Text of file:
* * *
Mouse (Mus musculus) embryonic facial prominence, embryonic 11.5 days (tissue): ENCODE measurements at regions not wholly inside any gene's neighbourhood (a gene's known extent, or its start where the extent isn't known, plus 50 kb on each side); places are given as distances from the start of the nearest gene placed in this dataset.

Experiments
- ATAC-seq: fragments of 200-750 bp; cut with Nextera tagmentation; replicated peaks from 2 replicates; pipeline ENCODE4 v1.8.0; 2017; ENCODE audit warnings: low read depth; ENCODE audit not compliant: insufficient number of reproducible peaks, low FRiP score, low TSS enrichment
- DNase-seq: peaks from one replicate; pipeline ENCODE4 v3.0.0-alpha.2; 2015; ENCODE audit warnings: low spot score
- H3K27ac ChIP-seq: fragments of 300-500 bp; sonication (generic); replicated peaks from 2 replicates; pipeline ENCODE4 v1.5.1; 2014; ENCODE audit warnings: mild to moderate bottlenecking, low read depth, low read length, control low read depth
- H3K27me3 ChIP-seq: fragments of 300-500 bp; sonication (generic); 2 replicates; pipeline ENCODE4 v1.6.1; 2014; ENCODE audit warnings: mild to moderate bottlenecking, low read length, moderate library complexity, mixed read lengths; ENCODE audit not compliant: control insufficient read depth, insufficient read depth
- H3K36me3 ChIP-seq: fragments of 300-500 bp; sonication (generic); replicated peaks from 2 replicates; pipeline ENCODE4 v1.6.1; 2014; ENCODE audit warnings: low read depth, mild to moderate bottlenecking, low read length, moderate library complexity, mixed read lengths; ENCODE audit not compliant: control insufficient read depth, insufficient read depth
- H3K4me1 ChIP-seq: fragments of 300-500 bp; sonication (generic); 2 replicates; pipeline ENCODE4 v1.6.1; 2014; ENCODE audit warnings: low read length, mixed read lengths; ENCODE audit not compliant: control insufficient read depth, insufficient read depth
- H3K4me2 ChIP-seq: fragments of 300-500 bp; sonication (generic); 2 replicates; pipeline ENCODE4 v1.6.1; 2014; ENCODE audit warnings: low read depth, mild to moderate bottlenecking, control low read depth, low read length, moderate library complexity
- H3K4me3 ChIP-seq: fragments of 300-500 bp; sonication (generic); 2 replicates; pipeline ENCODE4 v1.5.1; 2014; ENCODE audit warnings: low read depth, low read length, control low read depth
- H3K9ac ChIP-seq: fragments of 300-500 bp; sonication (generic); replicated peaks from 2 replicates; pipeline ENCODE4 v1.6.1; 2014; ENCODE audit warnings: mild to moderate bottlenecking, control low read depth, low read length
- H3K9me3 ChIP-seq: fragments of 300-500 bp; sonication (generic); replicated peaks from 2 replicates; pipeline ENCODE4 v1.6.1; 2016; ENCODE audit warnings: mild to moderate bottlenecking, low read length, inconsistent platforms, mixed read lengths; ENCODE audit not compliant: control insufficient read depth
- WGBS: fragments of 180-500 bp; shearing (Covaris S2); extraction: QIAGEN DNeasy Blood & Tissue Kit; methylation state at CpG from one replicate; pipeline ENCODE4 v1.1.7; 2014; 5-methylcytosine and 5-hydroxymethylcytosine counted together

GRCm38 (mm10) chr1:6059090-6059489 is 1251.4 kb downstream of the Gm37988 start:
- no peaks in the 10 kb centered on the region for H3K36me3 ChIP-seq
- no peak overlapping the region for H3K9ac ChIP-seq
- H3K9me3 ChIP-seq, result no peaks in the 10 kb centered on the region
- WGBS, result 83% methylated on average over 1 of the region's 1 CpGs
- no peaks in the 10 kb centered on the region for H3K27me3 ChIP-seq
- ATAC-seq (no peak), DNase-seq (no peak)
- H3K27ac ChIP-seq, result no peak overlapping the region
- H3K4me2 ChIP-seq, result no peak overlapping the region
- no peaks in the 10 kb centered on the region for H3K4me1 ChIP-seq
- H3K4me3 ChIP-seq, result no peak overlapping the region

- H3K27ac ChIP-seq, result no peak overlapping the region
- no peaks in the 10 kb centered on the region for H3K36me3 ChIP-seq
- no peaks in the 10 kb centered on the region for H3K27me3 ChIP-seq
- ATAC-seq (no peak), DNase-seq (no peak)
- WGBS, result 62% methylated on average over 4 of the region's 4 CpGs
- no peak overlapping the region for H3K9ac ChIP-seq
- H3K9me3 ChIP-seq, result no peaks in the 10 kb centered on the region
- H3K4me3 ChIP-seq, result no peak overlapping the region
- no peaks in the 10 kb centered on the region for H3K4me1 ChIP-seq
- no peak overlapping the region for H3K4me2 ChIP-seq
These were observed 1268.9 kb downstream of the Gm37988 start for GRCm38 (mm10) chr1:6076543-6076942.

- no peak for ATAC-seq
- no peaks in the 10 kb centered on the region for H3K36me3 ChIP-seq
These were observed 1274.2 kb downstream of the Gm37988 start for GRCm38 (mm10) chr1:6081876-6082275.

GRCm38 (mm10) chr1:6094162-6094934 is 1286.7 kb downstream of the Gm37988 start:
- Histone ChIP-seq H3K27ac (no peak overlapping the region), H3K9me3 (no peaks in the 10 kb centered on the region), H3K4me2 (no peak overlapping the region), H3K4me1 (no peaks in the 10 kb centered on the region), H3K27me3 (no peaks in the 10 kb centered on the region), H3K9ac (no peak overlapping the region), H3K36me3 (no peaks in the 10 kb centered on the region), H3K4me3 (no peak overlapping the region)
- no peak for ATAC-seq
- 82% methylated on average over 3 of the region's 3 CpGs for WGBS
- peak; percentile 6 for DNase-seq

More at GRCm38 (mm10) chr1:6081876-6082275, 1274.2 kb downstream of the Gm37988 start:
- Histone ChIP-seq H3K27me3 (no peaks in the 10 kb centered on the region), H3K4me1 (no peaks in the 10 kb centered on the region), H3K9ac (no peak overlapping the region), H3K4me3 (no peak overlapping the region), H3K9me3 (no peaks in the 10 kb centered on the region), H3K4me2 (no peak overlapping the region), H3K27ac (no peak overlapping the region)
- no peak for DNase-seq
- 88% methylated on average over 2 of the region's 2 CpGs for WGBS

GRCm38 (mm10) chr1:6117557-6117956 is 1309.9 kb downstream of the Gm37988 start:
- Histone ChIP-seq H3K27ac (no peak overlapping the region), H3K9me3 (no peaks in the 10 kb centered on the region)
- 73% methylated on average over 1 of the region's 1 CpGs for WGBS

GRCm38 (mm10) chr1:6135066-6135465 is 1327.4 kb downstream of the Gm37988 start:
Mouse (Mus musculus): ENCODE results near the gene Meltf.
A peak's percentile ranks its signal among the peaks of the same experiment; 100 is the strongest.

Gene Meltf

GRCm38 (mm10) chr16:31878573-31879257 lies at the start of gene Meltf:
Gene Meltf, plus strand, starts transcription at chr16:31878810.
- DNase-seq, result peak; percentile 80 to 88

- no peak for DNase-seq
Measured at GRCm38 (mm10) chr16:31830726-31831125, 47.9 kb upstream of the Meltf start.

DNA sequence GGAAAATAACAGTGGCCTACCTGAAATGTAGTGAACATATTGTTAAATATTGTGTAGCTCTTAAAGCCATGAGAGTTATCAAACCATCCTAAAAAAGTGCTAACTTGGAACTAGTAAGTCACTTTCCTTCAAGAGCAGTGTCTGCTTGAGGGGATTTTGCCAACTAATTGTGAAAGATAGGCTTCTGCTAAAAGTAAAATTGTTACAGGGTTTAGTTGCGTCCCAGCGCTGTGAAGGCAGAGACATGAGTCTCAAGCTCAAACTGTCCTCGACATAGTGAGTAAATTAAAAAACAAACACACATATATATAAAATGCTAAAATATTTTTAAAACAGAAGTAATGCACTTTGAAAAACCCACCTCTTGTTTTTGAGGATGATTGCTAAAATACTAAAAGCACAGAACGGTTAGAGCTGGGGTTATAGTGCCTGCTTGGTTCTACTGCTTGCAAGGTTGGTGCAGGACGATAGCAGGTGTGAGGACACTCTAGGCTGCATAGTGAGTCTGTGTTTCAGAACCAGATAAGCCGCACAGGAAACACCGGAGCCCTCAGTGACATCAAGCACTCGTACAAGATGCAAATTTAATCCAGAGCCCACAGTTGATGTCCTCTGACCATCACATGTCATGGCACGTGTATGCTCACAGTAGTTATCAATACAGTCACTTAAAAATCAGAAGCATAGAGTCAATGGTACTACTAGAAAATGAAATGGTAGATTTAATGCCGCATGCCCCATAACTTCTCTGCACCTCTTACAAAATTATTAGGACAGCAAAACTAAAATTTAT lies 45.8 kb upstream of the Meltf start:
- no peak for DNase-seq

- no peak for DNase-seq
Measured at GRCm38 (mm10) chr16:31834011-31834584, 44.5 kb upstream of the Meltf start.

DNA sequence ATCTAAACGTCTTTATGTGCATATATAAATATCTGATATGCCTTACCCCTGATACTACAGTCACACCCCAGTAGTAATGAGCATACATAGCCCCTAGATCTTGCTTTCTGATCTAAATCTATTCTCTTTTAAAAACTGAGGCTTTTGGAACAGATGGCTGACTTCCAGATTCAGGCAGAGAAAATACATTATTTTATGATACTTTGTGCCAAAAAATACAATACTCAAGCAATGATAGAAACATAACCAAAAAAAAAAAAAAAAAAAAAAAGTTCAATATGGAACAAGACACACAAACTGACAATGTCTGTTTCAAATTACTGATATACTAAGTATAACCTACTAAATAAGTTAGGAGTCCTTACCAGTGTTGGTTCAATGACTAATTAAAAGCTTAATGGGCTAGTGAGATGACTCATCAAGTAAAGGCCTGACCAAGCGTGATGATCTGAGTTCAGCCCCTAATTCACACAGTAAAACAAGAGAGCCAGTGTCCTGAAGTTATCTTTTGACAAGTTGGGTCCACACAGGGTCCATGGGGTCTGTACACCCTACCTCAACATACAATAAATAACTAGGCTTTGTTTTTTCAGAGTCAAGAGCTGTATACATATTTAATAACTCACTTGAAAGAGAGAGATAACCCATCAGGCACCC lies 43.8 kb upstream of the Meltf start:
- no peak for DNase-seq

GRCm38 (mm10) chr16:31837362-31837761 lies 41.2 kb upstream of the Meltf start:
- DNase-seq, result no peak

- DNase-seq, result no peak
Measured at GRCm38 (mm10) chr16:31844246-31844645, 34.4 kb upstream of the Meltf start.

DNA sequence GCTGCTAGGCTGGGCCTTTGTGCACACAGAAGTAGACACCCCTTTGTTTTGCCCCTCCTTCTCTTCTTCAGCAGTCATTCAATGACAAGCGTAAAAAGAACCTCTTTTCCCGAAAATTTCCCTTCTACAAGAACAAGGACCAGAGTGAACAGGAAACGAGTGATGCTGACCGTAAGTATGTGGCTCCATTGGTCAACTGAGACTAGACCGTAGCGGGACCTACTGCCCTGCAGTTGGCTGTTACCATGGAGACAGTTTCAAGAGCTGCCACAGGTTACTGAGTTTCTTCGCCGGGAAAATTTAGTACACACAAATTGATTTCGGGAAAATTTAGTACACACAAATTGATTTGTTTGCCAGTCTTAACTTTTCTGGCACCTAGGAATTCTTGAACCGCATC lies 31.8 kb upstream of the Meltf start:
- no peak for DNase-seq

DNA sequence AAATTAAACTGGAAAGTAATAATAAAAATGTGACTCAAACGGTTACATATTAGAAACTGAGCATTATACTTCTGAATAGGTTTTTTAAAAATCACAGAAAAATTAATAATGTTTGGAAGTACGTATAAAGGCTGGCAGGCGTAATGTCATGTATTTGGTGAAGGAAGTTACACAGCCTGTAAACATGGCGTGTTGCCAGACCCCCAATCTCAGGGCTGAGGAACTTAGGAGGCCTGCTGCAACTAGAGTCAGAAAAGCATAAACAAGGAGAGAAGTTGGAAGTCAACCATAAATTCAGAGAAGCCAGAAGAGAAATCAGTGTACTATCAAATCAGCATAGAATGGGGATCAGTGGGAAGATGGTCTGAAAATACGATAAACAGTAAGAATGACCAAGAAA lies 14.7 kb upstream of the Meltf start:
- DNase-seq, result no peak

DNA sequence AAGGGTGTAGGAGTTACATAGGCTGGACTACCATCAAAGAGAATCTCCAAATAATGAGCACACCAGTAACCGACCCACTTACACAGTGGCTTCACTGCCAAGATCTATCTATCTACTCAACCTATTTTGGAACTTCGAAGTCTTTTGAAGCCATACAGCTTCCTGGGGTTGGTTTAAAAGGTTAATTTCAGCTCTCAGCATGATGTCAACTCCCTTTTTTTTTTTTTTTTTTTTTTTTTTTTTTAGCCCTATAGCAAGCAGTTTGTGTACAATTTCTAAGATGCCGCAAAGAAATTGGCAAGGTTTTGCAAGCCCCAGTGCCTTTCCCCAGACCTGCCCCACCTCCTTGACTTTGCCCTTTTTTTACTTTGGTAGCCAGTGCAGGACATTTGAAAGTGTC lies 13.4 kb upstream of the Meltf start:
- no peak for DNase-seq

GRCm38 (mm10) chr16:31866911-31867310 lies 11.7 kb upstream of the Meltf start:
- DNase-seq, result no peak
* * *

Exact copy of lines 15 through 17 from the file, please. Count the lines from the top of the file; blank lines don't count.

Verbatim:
- no peaks in the 10 kb centered on the region for H3K36me3 ChIP-seq
- no peak overlapping the region for H3K9ac ChIP-seq
- H3K9me3 ChIP-seq, result no peaks in the 10 kb centered on the region